To hear him tell it, Joey Vento fought the good fight, defending his South Philly icon Geno's Steaks from a discrimination complaint filed two years ago.

On March 19, the Philadelphia Commission on Human Relations dismissed the complaint against Geno's, ruling that a controversial sign that Vento had posted on the shop window did not convey a message that service would be refused to non-English speakers.

Now Vento wants the city's Fair Practices Ordinance amended, saying he'll take his fight all the way to federal court if the city doesn't meet his demands.

"Joey has been vindicated," said his attorney, Albert G. Weiss, during a news conference yesterday in front of Geno's, at 9th and Passyunk. "He did not violate any city ordinances" by placing the sign in the window.

"We are happy with the decision, but not happy with the way [the case] proceeded," said Weiss. "The city took over two years prosecuting this case, while denying Joey his basic rights."

The sign - "This is America . . . when ordering, please speak English" - was hung more than two years ago. Since then, Vento has been on the defensive, saying that he has tons of support and that he isn't the racist that the news coverage made him out to be.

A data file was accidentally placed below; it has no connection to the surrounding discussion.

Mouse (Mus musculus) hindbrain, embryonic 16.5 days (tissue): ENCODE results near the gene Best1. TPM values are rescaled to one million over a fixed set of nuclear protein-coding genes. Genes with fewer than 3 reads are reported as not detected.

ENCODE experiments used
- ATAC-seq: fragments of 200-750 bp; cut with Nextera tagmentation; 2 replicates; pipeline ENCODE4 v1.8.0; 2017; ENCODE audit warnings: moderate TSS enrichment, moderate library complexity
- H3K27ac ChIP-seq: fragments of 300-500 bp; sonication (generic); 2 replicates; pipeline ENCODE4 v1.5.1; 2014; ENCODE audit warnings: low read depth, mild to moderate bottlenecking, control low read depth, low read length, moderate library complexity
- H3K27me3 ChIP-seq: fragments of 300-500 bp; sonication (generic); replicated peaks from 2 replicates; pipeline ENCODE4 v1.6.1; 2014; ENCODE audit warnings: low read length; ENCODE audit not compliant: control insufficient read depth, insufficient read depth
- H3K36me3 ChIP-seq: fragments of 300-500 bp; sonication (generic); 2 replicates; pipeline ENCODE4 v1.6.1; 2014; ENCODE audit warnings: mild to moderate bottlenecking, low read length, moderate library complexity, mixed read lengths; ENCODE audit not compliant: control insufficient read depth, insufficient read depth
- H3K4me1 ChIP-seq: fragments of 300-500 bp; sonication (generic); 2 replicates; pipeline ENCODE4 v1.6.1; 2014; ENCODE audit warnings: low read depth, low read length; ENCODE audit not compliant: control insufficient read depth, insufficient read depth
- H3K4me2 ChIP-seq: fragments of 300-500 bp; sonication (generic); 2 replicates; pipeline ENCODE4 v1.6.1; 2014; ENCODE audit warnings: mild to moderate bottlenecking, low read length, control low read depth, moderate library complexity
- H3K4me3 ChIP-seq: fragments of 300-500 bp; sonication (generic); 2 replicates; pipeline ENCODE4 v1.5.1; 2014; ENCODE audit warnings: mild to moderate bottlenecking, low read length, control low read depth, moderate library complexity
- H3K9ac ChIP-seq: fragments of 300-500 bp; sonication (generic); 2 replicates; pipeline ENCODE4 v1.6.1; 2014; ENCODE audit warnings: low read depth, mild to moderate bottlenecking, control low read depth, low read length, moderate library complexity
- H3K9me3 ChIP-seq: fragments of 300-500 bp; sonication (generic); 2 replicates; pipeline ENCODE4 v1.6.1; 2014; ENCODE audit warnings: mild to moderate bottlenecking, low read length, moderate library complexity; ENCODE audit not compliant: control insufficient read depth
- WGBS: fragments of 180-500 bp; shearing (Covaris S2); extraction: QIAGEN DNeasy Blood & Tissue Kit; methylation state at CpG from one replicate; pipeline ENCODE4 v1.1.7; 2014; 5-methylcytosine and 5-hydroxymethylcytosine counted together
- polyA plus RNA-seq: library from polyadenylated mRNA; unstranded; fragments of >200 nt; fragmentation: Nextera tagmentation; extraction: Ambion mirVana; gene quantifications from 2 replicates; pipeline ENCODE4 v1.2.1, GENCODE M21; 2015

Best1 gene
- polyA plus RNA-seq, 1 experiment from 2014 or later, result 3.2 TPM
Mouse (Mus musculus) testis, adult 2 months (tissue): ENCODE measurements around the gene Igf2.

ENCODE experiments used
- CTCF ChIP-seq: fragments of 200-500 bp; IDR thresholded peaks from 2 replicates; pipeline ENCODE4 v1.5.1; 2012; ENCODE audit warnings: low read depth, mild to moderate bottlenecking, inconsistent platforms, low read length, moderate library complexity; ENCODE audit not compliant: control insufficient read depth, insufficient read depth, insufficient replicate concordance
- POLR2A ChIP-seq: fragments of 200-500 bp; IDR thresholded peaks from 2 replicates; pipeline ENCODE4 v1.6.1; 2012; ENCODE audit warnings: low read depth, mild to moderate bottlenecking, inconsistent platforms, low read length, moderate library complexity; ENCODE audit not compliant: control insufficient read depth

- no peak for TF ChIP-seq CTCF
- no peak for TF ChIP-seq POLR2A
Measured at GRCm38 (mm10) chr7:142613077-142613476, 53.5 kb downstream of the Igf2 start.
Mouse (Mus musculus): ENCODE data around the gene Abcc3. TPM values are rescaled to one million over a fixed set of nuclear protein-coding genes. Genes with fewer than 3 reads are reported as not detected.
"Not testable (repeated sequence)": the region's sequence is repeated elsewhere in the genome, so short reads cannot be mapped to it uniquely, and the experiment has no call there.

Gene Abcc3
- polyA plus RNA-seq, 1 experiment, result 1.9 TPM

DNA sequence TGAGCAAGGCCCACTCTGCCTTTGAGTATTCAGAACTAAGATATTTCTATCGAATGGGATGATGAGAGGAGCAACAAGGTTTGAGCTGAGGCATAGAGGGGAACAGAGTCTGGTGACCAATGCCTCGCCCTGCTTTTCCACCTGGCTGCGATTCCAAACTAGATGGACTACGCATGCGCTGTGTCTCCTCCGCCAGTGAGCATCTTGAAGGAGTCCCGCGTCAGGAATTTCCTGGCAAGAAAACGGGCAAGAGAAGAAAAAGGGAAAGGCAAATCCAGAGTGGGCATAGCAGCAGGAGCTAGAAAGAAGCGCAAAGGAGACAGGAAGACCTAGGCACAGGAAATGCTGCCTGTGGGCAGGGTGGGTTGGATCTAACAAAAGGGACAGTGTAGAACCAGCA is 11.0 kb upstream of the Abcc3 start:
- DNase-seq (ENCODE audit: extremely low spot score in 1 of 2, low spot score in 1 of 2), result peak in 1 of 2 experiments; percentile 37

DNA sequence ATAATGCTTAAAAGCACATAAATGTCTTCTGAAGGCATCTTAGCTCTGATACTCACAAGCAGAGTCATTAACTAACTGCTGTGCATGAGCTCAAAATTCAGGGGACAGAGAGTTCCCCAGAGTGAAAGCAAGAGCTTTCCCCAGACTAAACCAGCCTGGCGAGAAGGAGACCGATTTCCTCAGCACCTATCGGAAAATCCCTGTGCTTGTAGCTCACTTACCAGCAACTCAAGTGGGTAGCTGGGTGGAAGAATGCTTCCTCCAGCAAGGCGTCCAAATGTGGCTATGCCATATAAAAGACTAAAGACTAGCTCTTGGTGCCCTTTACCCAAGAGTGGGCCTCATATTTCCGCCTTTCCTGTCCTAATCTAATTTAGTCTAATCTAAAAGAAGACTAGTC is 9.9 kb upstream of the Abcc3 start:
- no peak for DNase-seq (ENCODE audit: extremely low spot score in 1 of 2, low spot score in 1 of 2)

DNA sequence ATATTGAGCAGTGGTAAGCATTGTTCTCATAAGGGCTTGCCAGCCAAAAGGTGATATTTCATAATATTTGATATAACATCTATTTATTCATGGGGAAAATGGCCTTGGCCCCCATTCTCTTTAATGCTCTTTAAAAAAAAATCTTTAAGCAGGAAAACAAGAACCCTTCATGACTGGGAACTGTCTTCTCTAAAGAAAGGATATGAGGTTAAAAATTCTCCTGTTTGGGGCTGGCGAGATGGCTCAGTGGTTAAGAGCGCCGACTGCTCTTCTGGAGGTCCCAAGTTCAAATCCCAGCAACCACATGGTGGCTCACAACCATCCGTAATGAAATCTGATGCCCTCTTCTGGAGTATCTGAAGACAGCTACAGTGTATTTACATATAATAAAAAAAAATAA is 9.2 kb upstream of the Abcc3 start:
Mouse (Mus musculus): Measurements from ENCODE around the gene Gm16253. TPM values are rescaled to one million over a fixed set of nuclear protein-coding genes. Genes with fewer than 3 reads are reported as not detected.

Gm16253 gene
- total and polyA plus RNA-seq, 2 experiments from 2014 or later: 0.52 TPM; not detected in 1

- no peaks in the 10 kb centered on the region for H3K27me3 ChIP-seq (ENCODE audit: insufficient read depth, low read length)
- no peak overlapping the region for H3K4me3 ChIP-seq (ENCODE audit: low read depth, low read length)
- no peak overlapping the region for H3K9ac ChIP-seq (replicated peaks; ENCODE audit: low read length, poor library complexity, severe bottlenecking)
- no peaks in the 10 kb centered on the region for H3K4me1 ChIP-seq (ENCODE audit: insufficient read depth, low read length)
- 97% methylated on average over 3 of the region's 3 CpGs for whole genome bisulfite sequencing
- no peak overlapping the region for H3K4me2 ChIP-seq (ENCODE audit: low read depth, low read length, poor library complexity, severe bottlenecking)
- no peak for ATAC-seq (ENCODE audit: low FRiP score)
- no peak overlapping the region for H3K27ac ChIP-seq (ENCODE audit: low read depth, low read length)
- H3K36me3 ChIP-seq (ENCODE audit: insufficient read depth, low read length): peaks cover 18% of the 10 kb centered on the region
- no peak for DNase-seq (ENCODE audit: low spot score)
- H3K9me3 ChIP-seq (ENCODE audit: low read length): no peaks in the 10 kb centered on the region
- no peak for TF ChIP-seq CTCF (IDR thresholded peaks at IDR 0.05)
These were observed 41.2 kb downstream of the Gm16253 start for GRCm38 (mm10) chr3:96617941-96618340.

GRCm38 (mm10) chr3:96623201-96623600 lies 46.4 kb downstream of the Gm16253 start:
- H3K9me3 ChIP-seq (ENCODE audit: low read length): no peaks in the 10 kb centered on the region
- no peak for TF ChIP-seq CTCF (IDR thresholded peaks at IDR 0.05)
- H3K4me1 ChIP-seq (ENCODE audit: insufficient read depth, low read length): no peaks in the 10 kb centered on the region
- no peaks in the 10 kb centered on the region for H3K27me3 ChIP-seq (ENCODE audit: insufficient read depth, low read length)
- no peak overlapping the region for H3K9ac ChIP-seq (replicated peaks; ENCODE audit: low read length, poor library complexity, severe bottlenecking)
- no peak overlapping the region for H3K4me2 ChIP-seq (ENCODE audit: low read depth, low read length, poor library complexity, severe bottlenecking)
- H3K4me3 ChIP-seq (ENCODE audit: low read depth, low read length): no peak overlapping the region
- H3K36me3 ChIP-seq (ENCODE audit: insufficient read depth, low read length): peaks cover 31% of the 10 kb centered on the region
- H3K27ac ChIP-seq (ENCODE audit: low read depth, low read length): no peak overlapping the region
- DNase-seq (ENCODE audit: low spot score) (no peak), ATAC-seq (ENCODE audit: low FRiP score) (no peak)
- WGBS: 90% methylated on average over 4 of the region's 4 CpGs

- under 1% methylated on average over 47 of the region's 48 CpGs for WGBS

Vento and his lawyers intend to bring the fight to City Hall.

"We are sending a formal letter to the mayor on [Mayor Nutter's] comments that Vento was a 'black eye on the city,' and we want a one-on-one conference," said Vento's co-counsel, Shannon L. Goessling, of the Southeastern Legal Foundation. "We also want the appointing of a special panel that will help rewrite the law so it won't be unconstitutional."

Goessling said that the city would have 30 days to respond, "and if the city doesn't, we'll take our case to federal court."

"My intentions were not bad," said Vento, noting that his immigrant grandparents had to learn English to survive in America. "I have nothing against immigrants. In May 2006, it became an issue, and the sign had been up for nine months [before that]. "

Vento had sharp words for Nutter and for City Councilman James Kenney, whom he called "a wimp."

"Instead of coming to my face like a man, he goes behind my back with these charges [of discrimination]," Vento said of Kenney.

Kenney dismissed Vento's claims. The mayor's office had no comment yesterday. *